Exactly! If it weren’t for blogging and GoodReads, I never would have discovered some of my all-time favorites.

      I think most bloggers start out blogging about books they already own or have checked out from the library, etc.–it’s the love of books that drives most people, not greed. And even those who do it because they want free stuff, well–they had to have started somewhere, too. But for most people, the amount of effort that’s put into blogging really doesn’t equate with the amount of perks.

    • Wendy Darling

      I think this will be an annual thing, AH. A few people suggested some questions I’d like to include for future (including how many books people have read overall, what people do for a living, etc.); I think comparing from year to year would be interesting, too.

    • Wendy Darling

      Thanks! And I think most people who have discovered GoodReads do the same. The system has its faults and I’m a little wary about what their future plans are, but it’s still an invaluable resource for me, too.

  34. Experiment BL626

    Fudge. I accidentally hit the enter button in the midst of doing the survey. Please remove my figures. My numbers were 2, 88%, 12%, 54 in respective order of the question asked.

  35. Jasprit

    Oh wow Wendy this is such an awesome survey, I’m working through the answers as we speak and I would never have sat back to stop and think about how much money and effort it took to run a blog. Not that I would ever stop. But I just realised just how many non-review books I read now, it’s a wonder why my stack at home is always so massive!

    • Wendy Darling

      I’ve been hearing this reaction a lot via email and Twitter, Jasprit, that many bloggers haven’t done the math before–it’s kind of scary! I think it’s good to mentally track at least, so that we all weigh the costs and rewards for what we put into this.

  36. Amy

    What an awesome post. Thank you for putting this together. I am interested to see the results.

    • Wendy Darling

      Thanks Amy! It’s something I’ve been thinking about doing for a long time. I think the results will be pretty interesting to see.

  37. Shelver 506

    I’m so very excited to see the results. I have a feeling we’ll all be pretty blown away, as well as pretty humbled.

    Per our Twitter conversation, could you update my weekly posting time needed to 5 hours a week/ 20 hours a month. Though, to be honest, I think even that might be underestimating it some. Thanks!

    • Wendy Darling

      I can tell you that from what I’ve seen so far, the totals for both effort and dollars is pretty staggering. I thought I had an idea of what goes into this, but I really didn’t. “Humbling” is the right word. Or “terrifying,” hah.

  38. Kara_Malinczak

    Thank you so much for doing this, Wendy. I think it will be really helpful for those members of the community who believe we do it for the free books. When I started, I didn’t even know I could GET books for review. I just wanted to share my passion for reading. Still do. And a lot of times, the pressure and stress of having all those ARCs to review is not worth it. They are definitely not free.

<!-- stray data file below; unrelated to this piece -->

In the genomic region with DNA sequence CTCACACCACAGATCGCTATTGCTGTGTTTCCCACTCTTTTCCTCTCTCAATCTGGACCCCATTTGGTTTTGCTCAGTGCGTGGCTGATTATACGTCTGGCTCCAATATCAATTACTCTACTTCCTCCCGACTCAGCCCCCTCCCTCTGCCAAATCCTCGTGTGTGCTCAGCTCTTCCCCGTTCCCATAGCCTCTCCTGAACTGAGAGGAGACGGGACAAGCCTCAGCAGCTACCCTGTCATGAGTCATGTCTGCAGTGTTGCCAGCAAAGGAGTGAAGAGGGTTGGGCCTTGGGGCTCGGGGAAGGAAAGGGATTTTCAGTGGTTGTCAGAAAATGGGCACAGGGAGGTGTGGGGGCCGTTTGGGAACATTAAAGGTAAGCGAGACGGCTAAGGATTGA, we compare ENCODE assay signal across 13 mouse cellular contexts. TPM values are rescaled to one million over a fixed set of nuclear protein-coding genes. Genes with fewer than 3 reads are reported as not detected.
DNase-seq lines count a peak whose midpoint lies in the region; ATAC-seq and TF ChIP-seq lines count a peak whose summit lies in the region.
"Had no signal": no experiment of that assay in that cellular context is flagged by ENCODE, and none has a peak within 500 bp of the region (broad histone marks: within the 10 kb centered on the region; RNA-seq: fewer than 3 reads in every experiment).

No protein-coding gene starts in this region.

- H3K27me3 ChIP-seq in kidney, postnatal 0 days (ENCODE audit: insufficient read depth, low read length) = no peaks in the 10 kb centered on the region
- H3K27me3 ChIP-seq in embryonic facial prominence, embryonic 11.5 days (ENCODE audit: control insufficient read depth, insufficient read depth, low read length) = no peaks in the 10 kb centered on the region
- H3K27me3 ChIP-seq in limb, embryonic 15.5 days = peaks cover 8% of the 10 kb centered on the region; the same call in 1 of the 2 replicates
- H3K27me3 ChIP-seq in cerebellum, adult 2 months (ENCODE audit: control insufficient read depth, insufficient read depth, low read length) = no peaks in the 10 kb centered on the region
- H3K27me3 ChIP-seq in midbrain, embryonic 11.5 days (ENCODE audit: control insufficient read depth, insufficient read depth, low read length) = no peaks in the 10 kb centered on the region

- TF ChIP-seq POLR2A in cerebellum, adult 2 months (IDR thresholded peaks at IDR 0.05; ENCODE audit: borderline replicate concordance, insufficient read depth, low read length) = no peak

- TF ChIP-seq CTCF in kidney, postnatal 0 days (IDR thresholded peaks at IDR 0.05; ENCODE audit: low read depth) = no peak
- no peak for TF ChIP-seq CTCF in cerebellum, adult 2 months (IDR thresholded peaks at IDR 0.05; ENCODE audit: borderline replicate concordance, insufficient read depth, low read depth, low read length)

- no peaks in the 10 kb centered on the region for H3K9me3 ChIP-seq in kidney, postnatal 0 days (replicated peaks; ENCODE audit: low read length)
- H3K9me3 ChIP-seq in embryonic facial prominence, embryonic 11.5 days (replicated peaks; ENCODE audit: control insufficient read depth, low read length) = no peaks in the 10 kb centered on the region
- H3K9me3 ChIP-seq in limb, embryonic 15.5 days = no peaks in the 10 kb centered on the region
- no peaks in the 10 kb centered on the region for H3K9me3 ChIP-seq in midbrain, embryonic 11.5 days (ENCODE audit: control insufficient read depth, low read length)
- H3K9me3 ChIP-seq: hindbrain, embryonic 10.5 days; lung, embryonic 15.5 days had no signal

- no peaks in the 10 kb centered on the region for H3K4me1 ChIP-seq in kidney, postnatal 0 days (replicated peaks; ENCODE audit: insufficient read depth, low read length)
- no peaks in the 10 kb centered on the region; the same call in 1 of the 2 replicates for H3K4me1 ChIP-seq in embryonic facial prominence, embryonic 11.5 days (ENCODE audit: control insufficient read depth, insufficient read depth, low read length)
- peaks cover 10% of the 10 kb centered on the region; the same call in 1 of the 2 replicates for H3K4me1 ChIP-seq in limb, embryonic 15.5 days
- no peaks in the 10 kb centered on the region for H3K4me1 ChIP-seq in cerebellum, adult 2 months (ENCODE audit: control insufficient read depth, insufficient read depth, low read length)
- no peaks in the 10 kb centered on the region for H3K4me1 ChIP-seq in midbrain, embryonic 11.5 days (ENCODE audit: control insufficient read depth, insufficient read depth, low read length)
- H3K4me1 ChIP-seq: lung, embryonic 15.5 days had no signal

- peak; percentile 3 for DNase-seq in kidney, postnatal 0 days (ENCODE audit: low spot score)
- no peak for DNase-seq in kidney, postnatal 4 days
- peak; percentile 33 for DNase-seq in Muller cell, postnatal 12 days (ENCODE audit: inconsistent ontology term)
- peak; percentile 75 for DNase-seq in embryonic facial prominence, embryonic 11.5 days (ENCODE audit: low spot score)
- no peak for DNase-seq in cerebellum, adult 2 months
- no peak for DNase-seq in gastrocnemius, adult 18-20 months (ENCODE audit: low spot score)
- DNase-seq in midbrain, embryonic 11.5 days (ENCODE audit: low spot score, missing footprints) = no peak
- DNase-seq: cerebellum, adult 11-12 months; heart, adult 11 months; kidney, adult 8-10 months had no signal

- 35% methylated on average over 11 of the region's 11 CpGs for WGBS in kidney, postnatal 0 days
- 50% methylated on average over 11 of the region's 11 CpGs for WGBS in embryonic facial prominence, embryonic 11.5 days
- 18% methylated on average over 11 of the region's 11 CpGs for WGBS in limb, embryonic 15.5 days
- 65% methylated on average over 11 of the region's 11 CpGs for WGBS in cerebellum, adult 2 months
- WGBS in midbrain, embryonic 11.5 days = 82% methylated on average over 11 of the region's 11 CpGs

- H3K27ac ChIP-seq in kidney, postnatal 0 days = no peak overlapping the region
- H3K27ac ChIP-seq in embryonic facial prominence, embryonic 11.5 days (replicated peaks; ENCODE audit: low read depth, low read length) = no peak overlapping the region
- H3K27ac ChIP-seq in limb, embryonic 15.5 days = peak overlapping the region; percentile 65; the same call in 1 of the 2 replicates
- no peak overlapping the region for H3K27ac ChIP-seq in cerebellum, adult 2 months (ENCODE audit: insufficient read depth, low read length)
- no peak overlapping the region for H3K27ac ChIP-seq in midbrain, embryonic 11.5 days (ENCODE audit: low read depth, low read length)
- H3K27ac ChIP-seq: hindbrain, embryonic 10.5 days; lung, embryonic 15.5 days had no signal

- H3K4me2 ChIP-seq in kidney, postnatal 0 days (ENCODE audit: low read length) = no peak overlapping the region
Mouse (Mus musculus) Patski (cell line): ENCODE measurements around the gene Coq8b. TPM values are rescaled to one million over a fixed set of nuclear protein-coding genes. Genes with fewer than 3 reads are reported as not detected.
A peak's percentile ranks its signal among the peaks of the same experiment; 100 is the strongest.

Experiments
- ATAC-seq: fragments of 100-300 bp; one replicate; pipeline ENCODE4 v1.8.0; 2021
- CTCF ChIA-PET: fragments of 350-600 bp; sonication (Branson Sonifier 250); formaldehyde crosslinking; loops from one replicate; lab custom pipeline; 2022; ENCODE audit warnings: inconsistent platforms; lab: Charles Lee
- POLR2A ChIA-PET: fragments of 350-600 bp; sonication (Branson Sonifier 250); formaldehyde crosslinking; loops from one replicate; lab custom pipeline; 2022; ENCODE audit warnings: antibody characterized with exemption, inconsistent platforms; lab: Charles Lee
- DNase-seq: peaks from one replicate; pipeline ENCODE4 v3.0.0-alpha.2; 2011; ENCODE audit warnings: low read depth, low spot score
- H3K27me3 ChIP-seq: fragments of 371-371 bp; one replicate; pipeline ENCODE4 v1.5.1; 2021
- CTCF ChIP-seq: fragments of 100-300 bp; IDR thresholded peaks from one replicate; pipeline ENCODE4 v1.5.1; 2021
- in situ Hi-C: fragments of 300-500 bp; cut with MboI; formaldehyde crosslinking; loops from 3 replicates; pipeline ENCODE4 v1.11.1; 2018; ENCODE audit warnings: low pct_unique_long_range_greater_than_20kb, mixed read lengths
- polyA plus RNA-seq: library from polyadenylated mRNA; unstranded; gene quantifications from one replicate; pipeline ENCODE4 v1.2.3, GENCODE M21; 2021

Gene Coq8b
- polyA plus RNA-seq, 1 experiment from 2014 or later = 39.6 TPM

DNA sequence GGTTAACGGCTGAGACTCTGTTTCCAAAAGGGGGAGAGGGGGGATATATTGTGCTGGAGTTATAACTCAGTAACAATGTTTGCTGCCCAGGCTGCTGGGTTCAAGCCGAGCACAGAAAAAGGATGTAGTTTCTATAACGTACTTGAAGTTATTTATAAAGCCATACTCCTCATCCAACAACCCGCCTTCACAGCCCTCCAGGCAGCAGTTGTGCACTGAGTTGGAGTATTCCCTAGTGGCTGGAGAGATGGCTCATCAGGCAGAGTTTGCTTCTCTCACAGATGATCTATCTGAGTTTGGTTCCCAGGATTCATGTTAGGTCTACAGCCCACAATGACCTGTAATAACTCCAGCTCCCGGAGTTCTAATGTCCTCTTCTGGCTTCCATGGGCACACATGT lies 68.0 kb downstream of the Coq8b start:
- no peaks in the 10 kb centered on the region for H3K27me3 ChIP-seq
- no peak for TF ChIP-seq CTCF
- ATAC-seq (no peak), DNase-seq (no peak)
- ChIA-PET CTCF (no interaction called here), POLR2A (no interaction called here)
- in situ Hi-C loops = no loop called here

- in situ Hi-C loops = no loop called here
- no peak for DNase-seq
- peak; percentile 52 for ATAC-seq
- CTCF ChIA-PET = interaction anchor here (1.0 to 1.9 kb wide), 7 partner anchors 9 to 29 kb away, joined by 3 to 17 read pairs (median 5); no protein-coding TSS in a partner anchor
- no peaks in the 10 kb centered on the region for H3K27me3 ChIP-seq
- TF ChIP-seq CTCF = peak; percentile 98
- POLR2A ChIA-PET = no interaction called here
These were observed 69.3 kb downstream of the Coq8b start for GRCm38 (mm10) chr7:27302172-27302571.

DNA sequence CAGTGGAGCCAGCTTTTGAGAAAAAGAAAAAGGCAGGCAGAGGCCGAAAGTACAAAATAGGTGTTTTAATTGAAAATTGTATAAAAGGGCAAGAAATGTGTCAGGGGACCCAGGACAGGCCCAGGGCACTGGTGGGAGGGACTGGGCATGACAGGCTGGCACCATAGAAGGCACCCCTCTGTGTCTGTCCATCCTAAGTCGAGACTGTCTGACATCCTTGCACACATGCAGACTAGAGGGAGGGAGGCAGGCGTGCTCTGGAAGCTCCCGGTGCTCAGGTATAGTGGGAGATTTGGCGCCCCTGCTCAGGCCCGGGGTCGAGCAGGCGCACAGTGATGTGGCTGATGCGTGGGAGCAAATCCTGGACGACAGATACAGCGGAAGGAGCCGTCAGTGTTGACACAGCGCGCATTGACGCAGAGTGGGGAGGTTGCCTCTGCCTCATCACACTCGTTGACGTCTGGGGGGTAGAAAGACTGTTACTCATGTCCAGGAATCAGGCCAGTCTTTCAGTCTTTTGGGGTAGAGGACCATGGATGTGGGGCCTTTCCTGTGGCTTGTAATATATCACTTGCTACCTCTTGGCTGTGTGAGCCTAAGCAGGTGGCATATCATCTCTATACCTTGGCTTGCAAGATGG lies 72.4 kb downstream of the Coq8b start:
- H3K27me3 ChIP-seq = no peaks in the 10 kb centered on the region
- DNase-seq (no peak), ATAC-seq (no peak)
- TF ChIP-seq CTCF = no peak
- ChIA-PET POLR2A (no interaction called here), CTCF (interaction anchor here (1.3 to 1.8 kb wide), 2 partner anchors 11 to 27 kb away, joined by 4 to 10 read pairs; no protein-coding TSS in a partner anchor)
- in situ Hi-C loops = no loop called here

• littleread1

      Exactly right Kara. When I first found out I could get books for free, books I happily bought even after getting a free version, you should have seen my face. I was amazed! It was the best news ever. While it is definitely a perk, it is not why I do it.

    • Wendy Darling

      a lot of times, the pressure and stress of having all those ARCs to review is not worth it. They are definitely not free.

      I have felt this way myself many times in this past year, Kara. The amount of time and money we put into this hobby far exceeds the perks it affords, especially if authors and other bloggers also heap abuse on our heads. It’s been interesting to hear from other bloggers as to how many of them have almost quit recently–and of course, there were those who did. It’s pretty sad.

    • LisaFicTalk

      What Kara said is pretty much spot on. Especially the last part which you highlighted, Wendy. In a sense, while the ARC themselves did not cost us any cold-hard cash, the expectations that go along with that “Free ARC” can be overwhelming, which is another sort of “cost” or “payment” if you will.

      You’re not just getting a book in the mail that you can allow to sit on your desk or shelf to collect dust. You know – almost without being told – that your payment will be due in an allotted amount of time.

      Like I said in the survey, this was such a great idea on your part, Wendy. And while going through the questions I realised that you really had to put quite some time and effort into setting this up. Great job!

    • Wendy Darling

      Thanks Littleread and Lisa–I appreciate the feedback! And yes, it took forever to put this questionnaire together. I plan on doing this again next year, though, with additional questions per some suggestions that have been made. I also think it’ll be interesting to gauge how we’re doing from year to year.

      I must be crazy, though. I HATE MATH.